Pharmacological doses of niacin have long been known to lower the levels of blood lipids, especially triacylglycerols (TAG), but the mechanism underlying this effect is only incompletely understood. Even though it has been established that niacin inhibits lipolysis in adipocytes through binding to the niacin-receptor HCA2 and thereby reduces the supply of non-esterified fatty acids (NEFA) for hepatic TAG synthesis , this effect can only insufficiently explain the lipid-lowering effect because blood NEFA levels even become elevated during long-term niacin treatment due to a strong rebound phenomenon on lipolysis while the TAG lowering effect remains . However, less well-documented niacin treatment also causes significant changes in gene expression in other tissues than adipose tissue, like skeletal muscle , a tissue which due to its great mass is particularly important for whole body fatty acid utilization. Noteworthy, it has been recently shown in humans that niacin administration induces the expression of two transcription factors, peroxisome proliferator-activated receptor δ (PPARδ, encoded by PPARD) and PPARγ coactivator-1α (PGC-1α, encoded by PPARGC1A) in skeletal muscle . Both transcription factors are key regulators of muscle fiber composition and the muscle’s metabolic phenotype because they control genes involved in muscle fiber switching, fatty acid utilization, oxidative phosphorylation, mitochondrial biogenesis and function [4, 5], and angiogenesis . Skeletal muscle contains two major types of muscle fibers which differ in their contractile proteins and their metabolic capacity . The type II fibers (“glycolytic fibers”) have a little number of mitochondria and largely generate ATP through glycolytic metabolism, whereas type I fibers (“oxidative fibers”) are mitochondria-rich and thus utilize mainly oxidative phosphorylation [8, 9]. Interestingly, the distribution of type I and type II fibers of skeletal muscles shows high plasticity and can be altered by diverse factors, such as exercise, mechanical unloading, obesity or diabetes, resulting in a change of the muscle’s functional and metabolic phenotype [10–13]. In an attempt to study whether the induction of PPARδ and PGC-1α in skeletal muscle by pharmacological niacin doses leads to a change of muscle fiber distribution and the muscle’s metabolic phenotype, we have previously tested the effect of niacin supplementation at a dose used for reduction of serum lipids in obese Zucker rats  and pigs . Both studies revealed that niacin supplementation induces muscle fiber transition from type II to type I and increases the number of type I fibers in skeletal muscle [14, 15]. Moreover, we found that the expression of genes involved in fatty acid transport, mitochondrial fatty acid import and oxidation, oxidative phosphorylation and angiogenesis and genes encoding PPARδ, PGC-1α and PGC-1β (encoded by PPARGC1B), which, like PGC-1α, is a key regulator of skeletal muscle’s oxidative and contractile phenotype , in skeletal muscle is elevated by niacin treatment [14, 15]. Thus, these findings suggest that niacin induces a change in the muscle metabolic phenotype which is indicative of an increased capacity of muscle for oxidative utilization of fatty acids and which might be useful during metabolic states where TAG and NEFA are strongly elevated, such as during early lactation in high producing dairy cows . However, whether niacin treatment also causes type II to type I muscle fiber switching and increases the type I fiber content of skeletal muscles in ruminants has not been investigated yet. Thus, the present study aimed to investigate whether niacin administration at a pharmacological dose influences fiber distribution and the metabolic phenotype of different skeletal muscles in sheep as a model for ruminants. Niacin was administrated by drenching ensuring that the main part of the administrated niacin bypasses the rumen and reaches the small intestine.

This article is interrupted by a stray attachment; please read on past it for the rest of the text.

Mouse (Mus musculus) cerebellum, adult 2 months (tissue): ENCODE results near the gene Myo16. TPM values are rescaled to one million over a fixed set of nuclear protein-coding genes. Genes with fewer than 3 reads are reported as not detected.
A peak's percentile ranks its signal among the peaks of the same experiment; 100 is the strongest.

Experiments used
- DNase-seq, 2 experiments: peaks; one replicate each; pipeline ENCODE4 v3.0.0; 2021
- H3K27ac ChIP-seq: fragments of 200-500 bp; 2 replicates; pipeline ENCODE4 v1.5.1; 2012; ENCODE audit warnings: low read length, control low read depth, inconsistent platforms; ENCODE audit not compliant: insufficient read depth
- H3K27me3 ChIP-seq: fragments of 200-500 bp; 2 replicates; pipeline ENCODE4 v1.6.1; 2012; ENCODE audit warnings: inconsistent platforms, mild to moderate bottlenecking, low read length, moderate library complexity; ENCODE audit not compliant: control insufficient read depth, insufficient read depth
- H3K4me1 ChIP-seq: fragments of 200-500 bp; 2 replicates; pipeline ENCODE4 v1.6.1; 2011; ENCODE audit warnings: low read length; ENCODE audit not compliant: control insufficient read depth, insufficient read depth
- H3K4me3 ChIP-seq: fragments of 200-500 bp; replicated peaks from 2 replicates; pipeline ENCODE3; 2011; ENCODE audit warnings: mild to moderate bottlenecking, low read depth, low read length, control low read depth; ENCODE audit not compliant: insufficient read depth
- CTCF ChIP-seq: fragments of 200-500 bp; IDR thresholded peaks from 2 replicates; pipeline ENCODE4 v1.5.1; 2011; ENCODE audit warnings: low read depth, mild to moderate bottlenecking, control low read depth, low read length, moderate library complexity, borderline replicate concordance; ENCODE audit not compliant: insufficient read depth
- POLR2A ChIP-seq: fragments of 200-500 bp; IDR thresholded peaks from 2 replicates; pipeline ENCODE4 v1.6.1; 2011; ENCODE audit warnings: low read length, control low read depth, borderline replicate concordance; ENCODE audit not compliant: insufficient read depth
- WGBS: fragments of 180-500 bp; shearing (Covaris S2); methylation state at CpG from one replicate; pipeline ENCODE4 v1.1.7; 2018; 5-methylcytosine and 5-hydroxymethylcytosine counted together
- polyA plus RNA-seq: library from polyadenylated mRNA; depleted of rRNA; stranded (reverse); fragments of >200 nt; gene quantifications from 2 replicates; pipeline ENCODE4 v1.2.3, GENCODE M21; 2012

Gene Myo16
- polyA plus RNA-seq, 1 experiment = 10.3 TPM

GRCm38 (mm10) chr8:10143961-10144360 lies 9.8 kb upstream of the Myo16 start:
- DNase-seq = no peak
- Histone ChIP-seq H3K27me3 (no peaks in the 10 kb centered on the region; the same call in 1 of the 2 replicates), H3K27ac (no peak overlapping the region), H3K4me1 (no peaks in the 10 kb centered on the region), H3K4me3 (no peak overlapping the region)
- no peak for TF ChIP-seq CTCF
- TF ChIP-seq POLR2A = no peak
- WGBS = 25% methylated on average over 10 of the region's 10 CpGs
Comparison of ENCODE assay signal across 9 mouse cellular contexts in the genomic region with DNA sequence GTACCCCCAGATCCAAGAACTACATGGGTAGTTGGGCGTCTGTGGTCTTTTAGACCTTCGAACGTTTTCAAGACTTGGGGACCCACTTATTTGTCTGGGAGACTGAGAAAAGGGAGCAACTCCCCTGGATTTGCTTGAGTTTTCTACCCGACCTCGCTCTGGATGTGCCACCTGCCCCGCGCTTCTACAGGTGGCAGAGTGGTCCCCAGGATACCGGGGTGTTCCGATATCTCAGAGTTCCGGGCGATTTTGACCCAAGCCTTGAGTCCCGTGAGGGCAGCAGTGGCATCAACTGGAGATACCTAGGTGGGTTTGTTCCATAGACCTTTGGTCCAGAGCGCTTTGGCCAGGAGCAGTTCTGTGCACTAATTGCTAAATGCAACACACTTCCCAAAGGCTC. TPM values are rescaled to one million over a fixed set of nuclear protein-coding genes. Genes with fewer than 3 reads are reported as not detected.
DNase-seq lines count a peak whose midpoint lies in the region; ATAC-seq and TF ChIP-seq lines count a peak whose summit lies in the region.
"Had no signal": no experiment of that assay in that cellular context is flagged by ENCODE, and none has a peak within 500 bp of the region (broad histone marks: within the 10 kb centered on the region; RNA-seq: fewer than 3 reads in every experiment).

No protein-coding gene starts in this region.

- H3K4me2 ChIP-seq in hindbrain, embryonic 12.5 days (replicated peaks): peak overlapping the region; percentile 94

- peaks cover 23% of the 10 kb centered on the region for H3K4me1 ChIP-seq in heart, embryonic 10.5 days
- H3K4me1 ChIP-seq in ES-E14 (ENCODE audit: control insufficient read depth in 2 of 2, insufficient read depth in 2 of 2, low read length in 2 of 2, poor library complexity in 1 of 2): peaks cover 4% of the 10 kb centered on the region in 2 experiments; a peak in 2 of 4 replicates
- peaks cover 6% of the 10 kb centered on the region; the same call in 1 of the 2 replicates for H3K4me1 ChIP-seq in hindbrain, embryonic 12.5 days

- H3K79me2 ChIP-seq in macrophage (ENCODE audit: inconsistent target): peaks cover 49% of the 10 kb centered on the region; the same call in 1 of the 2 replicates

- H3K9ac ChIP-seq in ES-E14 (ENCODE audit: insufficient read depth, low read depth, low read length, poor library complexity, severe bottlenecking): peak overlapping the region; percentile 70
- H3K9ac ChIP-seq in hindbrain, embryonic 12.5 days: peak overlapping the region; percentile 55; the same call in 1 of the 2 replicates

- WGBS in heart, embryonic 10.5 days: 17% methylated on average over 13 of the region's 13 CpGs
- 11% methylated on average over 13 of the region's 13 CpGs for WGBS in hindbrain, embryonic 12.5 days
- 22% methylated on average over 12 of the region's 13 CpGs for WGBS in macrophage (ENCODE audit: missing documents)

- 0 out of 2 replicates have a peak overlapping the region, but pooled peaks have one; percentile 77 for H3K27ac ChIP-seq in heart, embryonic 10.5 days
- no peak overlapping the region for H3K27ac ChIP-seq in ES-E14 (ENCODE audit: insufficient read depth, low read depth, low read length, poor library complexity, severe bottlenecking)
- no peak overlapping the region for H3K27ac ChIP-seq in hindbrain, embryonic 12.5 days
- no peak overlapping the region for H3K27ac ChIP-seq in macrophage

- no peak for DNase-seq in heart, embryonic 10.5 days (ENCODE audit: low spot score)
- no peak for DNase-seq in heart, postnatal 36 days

Animals, housing, and experimental design